CME: Corn Costs to Depend on Nitrogen Purchases

US - CME's Daily Livestock Report for 13 March 2009.
calendar icon 16 March 2009
clock icon 3 minute read

Spring is still a week away but it is time to begin the annual process of estimating US farmers’ planting intentions — and again this year, the numbers are very, very important. Perhaps not the estimates but certainly the final ones! On Friday, Informa Economics and Allendale, Inc. both released estimates for 2009 planted acreage. Allendale also included its trendline estimate for corn and soybean yields and its estimates for the total US corn and soybean crops. The numbers from both firms appear below. Both sets of estimates are based on producer surveys.

As you can see, the two firms’ estimates for corn acres are VERY different while their estimates for soybean acres are much closer. Last year’s actual figures were 85.982 million for corn and 75.718 million for corn. In 2007, a record 93.6 million acres were planted to corn and only 64.7 million were planted to soybeans. USDA’s survey-based estimates will be released in the 31 March Prospective Plantings report.

The planting decisions for a good portion of these acres were made last fall when many farmers applied nitrogen fertilizer on acres they were sure to plant to corn. Many acres are rotated between corn and soybeans every year but a growing number of acres are planted to continuous corn with that practice made more practical and profitable by modern corn hybrids with genetically engineered abilities to resist certain pests and tolerate specific herbicides. Planting decisions for those acres are not yet final and will largely hinge on the potential profitability of corn and soybeans.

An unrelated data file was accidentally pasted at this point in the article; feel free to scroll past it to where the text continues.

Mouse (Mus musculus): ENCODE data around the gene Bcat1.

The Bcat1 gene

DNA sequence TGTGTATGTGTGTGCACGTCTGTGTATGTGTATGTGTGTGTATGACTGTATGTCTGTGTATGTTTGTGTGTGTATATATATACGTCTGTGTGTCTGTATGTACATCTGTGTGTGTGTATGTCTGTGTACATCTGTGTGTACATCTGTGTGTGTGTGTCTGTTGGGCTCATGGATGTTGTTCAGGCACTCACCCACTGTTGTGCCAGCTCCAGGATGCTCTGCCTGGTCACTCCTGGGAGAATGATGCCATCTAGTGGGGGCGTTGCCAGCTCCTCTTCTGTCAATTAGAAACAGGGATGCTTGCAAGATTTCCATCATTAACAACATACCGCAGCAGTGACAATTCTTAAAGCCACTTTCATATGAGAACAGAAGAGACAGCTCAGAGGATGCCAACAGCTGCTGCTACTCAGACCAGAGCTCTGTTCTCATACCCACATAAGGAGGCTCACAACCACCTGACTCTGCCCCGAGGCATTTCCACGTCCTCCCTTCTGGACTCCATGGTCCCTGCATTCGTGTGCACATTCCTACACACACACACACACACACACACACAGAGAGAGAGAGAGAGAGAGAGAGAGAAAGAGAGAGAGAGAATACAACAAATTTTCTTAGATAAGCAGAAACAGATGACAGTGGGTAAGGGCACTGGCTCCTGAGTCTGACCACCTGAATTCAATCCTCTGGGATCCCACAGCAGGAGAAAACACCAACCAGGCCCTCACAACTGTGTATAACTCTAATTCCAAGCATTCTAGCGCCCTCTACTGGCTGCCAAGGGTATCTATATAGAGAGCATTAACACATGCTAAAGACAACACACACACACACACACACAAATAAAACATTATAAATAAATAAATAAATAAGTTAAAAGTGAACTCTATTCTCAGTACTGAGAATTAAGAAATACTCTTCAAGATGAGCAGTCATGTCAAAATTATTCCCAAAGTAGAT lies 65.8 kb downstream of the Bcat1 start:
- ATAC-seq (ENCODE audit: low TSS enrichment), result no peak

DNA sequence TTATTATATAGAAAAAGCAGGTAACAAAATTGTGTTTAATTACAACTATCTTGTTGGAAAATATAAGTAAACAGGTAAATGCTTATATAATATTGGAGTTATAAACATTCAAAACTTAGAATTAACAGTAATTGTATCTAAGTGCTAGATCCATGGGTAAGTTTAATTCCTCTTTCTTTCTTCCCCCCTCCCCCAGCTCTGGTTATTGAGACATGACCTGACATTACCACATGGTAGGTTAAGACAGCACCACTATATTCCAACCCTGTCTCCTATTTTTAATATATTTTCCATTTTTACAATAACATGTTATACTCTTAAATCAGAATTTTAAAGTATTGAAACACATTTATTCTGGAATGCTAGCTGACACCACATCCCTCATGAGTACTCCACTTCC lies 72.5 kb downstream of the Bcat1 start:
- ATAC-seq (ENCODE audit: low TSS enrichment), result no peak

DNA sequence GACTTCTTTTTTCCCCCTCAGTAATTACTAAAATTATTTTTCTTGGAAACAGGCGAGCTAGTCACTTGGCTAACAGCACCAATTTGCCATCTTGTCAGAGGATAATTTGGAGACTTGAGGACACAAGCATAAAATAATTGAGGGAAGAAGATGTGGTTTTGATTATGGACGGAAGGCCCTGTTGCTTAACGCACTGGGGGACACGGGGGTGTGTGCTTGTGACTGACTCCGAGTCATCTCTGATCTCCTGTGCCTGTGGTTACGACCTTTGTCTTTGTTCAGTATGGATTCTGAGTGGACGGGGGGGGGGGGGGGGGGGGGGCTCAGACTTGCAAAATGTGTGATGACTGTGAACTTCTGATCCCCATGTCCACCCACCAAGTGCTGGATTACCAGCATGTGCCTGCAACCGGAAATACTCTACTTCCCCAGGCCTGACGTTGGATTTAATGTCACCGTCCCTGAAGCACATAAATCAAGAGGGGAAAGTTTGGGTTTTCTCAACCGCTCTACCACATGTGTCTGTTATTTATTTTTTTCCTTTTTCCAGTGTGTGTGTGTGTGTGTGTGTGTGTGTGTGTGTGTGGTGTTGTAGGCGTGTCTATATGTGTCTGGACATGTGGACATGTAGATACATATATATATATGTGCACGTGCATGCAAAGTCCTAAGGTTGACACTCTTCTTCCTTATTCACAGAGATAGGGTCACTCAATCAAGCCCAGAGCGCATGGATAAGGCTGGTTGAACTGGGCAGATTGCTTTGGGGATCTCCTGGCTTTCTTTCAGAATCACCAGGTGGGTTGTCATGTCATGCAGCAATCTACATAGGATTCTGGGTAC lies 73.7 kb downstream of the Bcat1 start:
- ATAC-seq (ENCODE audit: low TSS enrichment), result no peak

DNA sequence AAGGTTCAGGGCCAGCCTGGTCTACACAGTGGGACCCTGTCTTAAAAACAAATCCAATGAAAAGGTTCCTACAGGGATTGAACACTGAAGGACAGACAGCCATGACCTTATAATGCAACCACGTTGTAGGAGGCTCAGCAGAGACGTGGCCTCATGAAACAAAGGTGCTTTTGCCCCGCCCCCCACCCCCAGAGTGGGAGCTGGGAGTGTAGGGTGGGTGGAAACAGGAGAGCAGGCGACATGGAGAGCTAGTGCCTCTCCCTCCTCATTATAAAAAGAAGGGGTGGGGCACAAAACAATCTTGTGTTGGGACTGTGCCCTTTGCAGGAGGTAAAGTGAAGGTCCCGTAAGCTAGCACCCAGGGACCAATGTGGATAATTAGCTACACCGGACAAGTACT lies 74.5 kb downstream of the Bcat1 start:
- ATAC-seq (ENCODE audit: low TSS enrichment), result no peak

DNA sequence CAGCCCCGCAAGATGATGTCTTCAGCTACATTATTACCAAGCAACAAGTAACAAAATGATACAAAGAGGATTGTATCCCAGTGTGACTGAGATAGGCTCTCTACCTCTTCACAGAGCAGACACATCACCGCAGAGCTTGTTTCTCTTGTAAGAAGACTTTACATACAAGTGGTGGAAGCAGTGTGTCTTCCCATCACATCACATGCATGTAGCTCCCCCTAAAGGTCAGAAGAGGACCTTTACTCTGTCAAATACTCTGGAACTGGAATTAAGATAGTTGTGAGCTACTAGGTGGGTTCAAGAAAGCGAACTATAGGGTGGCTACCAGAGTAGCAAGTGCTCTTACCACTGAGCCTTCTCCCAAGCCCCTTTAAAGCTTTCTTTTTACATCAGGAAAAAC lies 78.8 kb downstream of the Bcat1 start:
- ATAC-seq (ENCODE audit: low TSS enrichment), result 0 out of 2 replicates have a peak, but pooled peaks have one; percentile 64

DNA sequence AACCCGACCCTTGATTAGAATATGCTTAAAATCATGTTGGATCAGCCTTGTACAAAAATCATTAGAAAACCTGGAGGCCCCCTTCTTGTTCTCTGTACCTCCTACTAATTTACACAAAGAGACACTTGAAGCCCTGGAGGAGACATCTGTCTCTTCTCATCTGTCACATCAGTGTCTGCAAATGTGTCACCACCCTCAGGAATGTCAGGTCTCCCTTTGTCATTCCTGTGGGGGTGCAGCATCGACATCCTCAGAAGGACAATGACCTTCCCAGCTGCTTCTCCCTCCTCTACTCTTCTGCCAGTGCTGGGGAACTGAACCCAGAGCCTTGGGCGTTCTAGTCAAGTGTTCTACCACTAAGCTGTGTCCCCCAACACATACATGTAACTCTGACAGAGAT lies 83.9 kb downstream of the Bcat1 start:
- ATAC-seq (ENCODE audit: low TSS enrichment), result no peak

Relative profits, of course, depend on relative prices and relative costs. Corn costs more to raise than do soybeans, primarily due to the need for more fertilizer. Corn yields, as can be seen from Allendale’s trend yields, are also about 4X those of soybeans. Corn costs this year are going to depend heavily on the timing of nitrogen purchases. A good amount of anhydrous ammonia was purchased last fall at over $1000/ton. That price is significantly lower now so the decision is going to vary greatly form producer to producer. Figure 1 shows the ratio of November soybean futures to December corn futures. This key ratio has moved decidedly in corn’s favor since mid-February. The ratio on Friday was even lower than the same week in 2007 — when those 93.5 million acres were planted to corn. It will take a lower ratio to get that done this year given higher corn costs but these price relationships appear to now favor corn.

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